Colder and drier air will be ushered into the region by Wednesday night as the double barrel low pushes northeastward into the Canadian maritimes. The Northeast will then be under a cyclonic flow for the rest of the week. Some lake effect snow is possible, but generally the west-southwest flow aloft will keep the organized banding into New York State especially the southern Buffalo suburbs. See more below. Still orographic lift will aid in a general C-1in of snow for the Laurel Highlands through Thursday morning. High temperatures Thursday through Saturday will be around -5F below climatology for most locations under cyclonic flow. This means the typical strato-cumulus over the mountains with clearer skies in eastern areas courtesy of downsloping winds. The primary low from earlier in the week will become cutoff over Newfoundland towards late Friday and Saturday. This will add some moisture aloft and turn the flow a bit more northerly. Some lake effect snow moderate accumulations are possible Friday into Saturday over parts of Pennsylvania and western Maryland. This is supported by GFS QPF fields. Meanwhile a gathering shortwave over the Midwest will begin to plow eastward by Saturday afternoon. As for the shortwave, prognostics differ on amplication of this wave by Saturday night. See more below.
(Courtesy of Penn State Meteo.)
"Current Water Vapor Loop"
(Courtesy of Penn State Meteo.)
"Lake Effect Snow Conditions" (Updated 11/29)
After a strong cold front passes through the entire Middle Atlantic, the region will be under the grip of a stark cyclonic flow. A double barrel low pressure will move northeast over the Canadian maritimes by Wednesday night and Thursday. H85s will fall to below -5C as far south as Washington DC. Initially on Thursday the flow will be around 260-270 degrees with relatively moist H7 levels. Omega values will be increasing with a bit of lake instability just 50mi east of the coast. This wind trajector will promote most of the lake effect snow bands to organize north of Pennsylvania very similar to this past week. I would suspect a relatively strong band of lake effect snow east of Lake Erie in New York State just north of Jamestown and inching north into the southern Buffalo suburbs. This plateau has a bit of a higher elevation than surrounding areas and may actually see a decent amount of snow Thursday through early Friday morning with accumulations up to 10in. Also another band is possible east of Lake Ontario and probably just north of Oswego. The band in southern New York State may clip parts of Erie, Crawford, and Warren counties in Pennsylvania with 1-4in of snow with perhaps higher amounts near the city of Erie. As a low pressure becomes cutoff over Newfoundland, the flow will turn more northwesterly with a trajectory near 300 degrees. This will promote more widespread lake effect snow across Pennsylvania and western Maryland for Friday and Saturday. Model QPF suggest a 0.3-0.4in for parts of the Laurel Highlands and northwestern Pennsylvania with total lake effect snow QPF from the band on Thursday near 0.7in for extreme northeastern parts of Erie and Crawford counties. Some lake effect snow flurries are possible into central Pennsylvania also Friday and Saturday with lighter orographic snows in through the Poconos with a general C-1in. Total snow accumulation on Friday and Saturday may be a general 2-5in for the Laurel Highlands and northwestern snow belts with 1-3in towards western Maryland. Temperatures will certainly be cold enough, but shearing winds aloft should prevent organized banding. Snow ratios will be around 12:1. An Alberta clipper will approach from the west towards Saturday afternoon. At least we can start building some snow pack over the higher elevation ski resorts of this soggy frontal passage this Wednesday. Interestingly enough, we still have yet to have a major lake effect snow outbreak and I doubt this one will be it.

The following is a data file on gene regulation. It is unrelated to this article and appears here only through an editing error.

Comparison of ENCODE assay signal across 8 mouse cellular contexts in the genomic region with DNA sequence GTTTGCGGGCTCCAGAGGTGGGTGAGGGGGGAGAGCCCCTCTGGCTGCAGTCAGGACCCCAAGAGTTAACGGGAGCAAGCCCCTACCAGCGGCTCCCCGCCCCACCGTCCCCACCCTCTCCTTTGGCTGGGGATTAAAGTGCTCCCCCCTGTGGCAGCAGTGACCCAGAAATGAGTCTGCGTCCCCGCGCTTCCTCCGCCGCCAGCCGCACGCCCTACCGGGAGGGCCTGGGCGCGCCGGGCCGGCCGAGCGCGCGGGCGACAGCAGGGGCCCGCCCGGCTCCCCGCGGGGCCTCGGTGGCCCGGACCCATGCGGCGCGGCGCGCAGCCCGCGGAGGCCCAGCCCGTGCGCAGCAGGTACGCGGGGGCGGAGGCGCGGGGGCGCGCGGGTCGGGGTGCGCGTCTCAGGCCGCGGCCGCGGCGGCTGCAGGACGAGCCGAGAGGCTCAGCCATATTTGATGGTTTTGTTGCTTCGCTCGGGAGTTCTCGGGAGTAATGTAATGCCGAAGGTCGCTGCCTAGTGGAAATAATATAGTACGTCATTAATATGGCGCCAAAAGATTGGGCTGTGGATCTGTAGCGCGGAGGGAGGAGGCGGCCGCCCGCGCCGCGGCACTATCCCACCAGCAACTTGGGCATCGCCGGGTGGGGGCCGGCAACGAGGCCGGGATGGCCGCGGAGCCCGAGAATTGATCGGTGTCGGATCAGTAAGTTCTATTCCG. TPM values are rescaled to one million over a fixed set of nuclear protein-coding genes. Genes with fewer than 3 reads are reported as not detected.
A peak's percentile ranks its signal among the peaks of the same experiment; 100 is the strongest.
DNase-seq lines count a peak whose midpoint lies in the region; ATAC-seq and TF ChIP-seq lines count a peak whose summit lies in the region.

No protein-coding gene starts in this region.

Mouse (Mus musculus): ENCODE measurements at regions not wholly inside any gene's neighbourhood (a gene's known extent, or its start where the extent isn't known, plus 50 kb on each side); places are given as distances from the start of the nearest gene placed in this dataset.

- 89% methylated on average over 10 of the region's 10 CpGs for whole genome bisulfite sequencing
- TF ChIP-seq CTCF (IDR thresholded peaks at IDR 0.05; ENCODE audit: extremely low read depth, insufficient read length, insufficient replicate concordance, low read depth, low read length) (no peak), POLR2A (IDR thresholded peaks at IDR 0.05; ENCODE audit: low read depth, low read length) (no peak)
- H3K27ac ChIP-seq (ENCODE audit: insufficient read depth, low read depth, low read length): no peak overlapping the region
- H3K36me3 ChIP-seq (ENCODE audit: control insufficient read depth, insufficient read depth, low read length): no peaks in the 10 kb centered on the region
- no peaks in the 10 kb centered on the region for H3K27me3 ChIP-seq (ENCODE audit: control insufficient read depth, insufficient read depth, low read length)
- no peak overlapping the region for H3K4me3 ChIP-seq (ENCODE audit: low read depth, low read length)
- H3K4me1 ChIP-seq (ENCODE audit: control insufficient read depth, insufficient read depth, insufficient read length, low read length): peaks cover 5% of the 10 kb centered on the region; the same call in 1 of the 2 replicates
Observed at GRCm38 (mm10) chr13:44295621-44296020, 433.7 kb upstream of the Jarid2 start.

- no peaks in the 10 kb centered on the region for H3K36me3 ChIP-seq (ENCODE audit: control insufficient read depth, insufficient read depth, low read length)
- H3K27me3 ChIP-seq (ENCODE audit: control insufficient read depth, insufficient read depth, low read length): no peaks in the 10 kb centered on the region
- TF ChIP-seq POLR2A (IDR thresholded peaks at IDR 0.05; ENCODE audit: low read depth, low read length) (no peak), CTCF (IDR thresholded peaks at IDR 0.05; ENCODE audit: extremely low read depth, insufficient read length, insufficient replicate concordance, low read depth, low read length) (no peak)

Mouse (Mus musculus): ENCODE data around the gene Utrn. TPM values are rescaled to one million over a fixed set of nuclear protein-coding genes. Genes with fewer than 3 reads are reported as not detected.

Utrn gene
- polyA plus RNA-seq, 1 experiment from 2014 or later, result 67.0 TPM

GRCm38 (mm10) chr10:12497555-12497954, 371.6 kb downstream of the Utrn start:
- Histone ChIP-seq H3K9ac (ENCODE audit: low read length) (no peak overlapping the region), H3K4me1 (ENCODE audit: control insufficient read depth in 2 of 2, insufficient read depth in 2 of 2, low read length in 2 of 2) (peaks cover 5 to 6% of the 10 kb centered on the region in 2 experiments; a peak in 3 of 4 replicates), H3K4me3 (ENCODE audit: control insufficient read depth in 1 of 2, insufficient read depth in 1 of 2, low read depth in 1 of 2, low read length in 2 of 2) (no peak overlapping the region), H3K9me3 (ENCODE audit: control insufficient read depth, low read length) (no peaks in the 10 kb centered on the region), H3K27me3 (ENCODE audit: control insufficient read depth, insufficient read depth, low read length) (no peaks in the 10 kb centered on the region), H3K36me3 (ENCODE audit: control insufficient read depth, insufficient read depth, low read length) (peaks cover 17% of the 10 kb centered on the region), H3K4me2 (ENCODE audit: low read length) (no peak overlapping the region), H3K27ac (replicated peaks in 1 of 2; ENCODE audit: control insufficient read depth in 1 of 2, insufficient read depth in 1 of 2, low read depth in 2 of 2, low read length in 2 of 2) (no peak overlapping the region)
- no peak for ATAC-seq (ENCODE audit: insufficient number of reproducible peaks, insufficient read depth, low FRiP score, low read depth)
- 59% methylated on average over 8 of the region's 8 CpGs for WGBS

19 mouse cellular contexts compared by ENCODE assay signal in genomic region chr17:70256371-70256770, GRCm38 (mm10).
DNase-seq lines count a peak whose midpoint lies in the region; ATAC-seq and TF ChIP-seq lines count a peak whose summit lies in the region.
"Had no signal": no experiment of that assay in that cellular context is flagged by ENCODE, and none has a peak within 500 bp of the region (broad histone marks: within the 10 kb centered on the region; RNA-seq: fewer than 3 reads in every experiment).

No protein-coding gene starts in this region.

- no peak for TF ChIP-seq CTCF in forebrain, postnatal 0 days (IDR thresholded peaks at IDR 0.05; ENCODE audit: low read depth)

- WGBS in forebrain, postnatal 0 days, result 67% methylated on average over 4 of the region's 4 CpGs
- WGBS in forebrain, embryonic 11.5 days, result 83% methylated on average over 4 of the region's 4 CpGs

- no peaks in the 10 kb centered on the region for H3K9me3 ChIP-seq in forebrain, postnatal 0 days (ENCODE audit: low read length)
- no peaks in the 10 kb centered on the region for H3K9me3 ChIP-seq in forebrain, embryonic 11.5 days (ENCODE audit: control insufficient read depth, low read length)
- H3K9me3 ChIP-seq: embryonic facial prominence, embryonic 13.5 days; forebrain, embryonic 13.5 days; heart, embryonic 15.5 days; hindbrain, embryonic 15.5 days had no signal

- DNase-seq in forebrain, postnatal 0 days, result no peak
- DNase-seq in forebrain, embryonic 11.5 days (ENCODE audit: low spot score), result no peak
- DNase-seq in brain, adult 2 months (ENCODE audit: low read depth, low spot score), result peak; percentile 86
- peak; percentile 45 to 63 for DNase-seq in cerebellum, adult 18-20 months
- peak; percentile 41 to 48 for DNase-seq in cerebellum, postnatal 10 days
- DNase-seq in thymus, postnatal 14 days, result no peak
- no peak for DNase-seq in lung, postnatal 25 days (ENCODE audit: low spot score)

"Current Great Lakes Water Temperatures"
(Courtesy of NOAA)
"Long Term Outlook" (Updated 11/29)